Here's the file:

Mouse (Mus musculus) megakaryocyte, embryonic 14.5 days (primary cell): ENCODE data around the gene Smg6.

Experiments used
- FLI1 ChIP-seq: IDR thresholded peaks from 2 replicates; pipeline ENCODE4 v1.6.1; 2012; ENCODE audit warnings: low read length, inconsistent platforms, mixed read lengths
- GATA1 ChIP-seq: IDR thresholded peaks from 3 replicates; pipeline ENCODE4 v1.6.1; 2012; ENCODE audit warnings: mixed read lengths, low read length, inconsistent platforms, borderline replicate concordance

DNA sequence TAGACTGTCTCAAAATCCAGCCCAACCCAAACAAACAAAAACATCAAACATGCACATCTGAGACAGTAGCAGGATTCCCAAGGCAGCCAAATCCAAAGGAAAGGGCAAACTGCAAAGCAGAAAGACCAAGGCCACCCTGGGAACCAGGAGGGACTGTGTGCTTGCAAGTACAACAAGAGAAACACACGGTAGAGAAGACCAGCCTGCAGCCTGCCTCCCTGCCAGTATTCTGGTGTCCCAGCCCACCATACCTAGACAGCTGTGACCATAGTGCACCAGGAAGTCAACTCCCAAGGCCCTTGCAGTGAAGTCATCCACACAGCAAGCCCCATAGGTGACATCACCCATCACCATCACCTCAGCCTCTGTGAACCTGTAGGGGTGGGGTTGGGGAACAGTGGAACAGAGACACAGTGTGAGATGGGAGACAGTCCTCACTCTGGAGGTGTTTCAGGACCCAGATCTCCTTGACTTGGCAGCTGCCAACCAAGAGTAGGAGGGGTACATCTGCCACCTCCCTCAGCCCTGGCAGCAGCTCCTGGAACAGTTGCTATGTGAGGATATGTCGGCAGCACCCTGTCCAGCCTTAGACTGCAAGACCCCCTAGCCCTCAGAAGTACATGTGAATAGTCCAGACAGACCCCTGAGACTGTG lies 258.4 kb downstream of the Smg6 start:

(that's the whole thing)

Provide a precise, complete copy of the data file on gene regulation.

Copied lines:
Mouse (Mus musculus) megakaryocyte, embryonic 14.5 days (primary cell): ENCODE data around the gene Smg6.

Experiments used
- FLI1 ChIP-seq: IDR thresholded peaks from 2 replicates; pipeline ENCODE4 v1.6.1; 2012; ENCODE audit warnings: low read length, inconsistent platforms, mixed read lengths
- GATA1 ChIP-seq: IDR thresholded peaks from 3 replicates; pipeline ENCODE4 v1.6.1; 2012; ENCODE audit warnings: mixed read lengths, low read length, inconsistent platforms, borderline replicate concordance

DNA sequence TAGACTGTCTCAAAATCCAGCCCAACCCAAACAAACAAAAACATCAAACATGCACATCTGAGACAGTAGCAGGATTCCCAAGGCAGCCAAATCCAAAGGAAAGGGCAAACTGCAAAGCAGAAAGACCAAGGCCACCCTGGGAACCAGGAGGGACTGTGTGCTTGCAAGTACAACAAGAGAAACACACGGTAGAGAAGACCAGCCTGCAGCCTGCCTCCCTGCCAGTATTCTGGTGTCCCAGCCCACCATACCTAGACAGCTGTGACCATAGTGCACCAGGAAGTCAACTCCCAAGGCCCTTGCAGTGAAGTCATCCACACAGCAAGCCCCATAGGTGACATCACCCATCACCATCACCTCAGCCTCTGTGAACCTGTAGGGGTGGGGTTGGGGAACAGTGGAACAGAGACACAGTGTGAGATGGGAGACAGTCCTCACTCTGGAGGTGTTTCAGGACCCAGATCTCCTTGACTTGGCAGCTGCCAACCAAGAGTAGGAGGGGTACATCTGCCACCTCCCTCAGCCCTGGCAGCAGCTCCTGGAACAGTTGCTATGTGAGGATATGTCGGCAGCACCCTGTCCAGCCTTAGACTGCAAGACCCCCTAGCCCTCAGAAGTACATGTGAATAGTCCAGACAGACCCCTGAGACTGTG lies 258.4 kb downstream of the Smg6 start: